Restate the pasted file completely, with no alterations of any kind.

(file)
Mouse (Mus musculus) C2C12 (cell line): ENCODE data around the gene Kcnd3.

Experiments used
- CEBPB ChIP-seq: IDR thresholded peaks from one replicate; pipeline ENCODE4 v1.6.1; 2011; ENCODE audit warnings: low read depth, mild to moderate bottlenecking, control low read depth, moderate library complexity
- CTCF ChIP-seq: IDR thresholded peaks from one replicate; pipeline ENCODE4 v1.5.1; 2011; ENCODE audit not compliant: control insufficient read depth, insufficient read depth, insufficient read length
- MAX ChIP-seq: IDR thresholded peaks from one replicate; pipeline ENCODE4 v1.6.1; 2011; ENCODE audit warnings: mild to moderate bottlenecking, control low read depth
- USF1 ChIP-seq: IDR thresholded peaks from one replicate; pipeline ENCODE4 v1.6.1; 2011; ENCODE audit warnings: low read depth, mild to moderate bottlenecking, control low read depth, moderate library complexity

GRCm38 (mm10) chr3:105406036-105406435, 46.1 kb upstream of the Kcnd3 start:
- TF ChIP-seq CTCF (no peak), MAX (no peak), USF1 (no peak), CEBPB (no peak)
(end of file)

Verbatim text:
Mouse (Mus musculus) C2C12 (cell line): ENCODE data around the gene Kcnd3.

Experiments used
- CEBPB ChIP-seq: IDR thresholded peaks from one replicate; pipeline ENCODE4 v1.6.1; 2011; ENCODE audit warnings: low read depth, mild to moderate bottlenecking, control low read depth, moderate library complexity
- CTCF ChIP-seq: IDR thresholded peaks from one replicate; pipeline ENCODE4 v1.5.1; 2011; ENCODE audit not compliant: control insufficient read depth, insufficient read depth, insufficient read length
- MAX ChIP-seq: IDR thresholded peaks from one replicate; pipeline ENCODE4 v1.6.1; 2011; ENCODE audit warnings: mild to moderate bottlenecking, control low read depth
- USF1 ChIP-seq: IDR thresholded peaks from one replicate; pipeline ENCODE4 v1.6.1; 2011; ENCODE audit warnings: low read depth, mild to moderate bottlenecking, control low read depth, moderate library complexity

GRCm38 (mm10) chr3:105406036-105406435, 46.1 kb upstream of the Kcnd3 start:
- TF ChIP-seq CTCF (no peak), MAX (no peak), USF1 (no peak), CEBPB (no peak)